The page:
Risk and protective factors as predictors of early childcare potentials of path-analysis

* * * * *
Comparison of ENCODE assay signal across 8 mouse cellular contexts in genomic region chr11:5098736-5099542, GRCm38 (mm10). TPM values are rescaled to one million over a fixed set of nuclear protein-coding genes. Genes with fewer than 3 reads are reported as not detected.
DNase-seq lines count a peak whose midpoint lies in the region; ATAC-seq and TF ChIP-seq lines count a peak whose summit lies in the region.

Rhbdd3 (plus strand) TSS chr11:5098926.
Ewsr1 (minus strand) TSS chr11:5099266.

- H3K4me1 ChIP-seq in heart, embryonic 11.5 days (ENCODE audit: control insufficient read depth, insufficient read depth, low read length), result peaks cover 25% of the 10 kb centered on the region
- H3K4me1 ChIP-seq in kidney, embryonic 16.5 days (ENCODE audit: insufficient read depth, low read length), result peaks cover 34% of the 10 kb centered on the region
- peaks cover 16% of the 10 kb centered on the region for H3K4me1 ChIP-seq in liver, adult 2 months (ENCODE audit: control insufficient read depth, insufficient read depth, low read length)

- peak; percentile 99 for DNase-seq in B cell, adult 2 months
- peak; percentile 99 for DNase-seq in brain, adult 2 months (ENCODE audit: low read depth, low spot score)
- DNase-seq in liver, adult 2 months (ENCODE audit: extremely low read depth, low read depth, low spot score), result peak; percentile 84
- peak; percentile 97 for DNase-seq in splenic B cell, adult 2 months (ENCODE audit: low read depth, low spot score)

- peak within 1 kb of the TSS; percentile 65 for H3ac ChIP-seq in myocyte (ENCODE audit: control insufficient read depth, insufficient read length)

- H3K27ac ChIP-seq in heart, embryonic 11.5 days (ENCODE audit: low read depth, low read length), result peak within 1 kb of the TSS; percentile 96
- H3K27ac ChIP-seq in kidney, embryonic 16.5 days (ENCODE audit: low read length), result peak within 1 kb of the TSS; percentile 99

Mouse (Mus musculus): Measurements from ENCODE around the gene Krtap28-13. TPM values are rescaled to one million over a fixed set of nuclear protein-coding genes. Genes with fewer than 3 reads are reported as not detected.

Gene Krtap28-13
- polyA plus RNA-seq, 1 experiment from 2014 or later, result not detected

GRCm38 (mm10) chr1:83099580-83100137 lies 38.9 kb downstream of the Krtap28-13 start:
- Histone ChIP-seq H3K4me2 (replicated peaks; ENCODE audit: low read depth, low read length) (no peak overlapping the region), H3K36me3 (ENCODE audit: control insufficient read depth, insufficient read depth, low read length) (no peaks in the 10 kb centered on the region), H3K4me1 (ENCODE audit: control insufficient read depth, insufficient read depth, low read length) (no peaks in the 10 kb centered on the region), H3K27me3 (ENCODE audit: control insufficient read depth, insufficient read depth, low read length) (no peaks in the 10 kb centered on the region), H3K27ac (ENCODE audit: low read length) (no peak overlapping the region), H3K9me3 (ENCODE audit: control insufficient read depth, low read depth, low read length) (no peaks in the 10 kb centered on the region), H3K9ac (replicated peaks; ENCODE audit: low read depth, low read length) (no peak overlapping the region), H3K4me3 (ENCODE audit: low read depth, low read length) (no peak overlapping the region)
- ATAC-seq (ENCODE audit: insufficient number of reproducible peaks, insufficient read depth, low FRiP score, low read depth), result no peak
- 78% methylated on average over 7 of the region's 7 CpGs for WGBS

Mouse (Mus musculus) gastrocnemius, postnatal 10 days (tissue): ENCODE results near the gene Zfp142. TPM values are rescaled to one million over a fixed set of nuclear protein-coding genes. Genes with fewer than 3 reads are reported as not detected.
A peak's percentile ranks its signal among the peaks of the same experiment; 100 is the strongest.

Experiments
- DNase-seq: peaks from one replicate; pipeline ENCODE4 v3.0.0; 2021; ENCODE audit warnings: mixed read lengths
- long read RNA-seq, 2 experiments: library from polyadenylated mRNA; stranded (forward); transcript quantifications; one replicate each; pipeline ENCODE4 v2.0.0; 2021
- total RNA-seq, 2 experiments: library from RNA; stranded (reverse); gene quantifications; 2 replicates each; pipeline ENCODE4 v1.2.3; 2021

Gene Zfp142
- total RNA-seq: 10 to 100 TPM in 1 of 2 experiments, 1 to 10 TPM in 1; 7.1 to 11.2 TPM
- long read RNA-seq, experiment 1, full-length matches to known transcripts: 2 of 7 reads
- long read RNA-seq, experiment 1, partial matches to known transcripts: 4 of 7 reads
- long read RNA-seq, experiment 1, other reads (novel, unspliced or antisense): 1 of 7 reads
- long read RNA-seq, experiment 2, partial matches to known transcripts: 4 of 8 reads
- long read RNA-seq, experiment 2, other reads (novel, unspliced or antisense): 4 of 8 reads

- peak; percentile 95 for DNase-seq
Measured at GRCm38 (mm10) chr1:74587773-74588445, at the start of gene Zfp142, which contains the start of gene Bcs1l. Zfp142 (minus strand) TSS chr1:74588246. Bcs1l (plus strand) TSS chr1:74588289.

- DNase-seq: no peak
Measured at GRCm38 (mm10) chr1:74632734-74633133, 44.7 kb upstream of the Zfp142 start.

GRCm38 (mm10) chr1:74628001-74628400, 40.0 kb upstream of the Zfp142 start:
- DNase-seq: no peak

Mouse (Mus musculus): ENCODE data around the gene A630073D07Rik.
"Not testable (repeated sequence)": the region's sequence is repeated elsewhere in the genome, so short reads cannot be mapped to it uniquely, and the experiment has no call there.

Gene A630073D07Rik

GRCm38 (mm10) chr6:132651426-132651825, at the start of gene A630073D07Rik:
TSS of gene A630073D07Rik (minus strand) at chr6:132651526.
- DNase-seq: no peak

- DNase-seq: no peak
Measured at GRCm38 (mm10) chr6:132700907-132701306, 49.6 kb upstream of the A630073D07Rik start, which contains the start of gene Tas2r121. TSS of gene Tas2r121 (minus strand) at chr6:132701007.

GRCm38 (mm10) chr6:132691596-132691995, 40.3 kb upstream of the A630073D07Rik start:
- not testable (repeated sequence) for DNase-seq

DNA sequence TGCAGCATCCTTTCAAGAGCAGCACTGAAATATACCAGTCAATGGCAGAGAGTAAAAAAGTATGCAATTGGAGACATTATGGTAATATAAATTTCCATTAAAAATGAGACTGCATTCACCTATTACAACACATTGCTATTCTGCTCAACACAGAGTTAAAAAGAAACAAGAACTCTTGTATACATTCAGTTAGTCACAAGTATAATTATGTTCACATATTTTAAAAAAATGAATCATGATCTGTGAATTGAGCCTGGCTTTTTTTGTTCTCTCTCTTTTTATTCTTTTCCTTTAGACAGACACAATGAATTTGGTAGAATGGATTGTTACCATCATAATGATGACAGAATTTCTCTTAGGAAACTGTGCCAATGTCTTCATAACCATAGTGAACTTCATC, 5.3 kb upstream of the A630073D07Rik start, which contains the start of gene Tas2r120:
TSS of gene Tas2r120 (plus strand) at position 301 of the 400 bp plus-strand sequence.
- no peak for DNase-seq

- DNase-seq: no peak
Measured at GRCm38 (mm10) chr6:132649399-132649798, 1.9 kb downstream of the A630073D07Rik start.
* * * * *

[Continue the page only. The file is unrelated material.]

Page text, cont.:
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The aims of the present empirical study, based on questionnaires filled in by first-time pregnant women, have been to build a complex explanatory model for the period of pregnancy, childbirth and very early infant-caregiver relationship. The main question was whether individual- (e.g. trait anxiety) and psycho-social factors (e.g. own childhood, female sex-roles, support from the partner, desire for the baby) were predictive of interactive characteristics of early postnatal relationship. The present analyses using the method of path-analysis have searched for direct links and indirect paths through the attitude and anxiety towards pregnancy or experiences of childbearing. Data were collected longitudinally by questionnaires from a controlled sample of 78 first-time pregnant women, so the results cannot be generalised for the population. The 13 variables of the model were obtained by principal component-analysis of our own questionnaires and from scales of other standardised and publihed questionnaires (STAI, PAS, MABS). In some cases, data reduction was done to create groups of variables. The statistical model was constructed on the basis of the relationships between the variables of the two study periods, the 26-36 weeks of pregnancy and the first 2 weeks of very early postnatal relationship. Variables at the first level of the model were trait anxiety and psycho-social factors. The second level included anxiety and attitude towards the pregnancy, and at the third level there were the variables describing childbearing experiences and very early dyadic contact after the childbirth. The last, fourth level of the model included the factors of irritability and sociality of the baby, self-confidence of the caregiver, and satisfaction with the changed life-style after childbirth. Without detailing the paths it can be concluded that the parameters of the model (good fit-indexes, significant paths, the explained variance scores of the variables) support the modelled prediction that the early self-confidence of the caregiver can be predicted not only directly by the perceived irritability of the child (as other researches have already shown), but also indirectly by prenatal factors mediated by the attitude towards pregnancy. Thus, prenatal factors may have protective effects counterbalancing risks carried by negative child characteristics.
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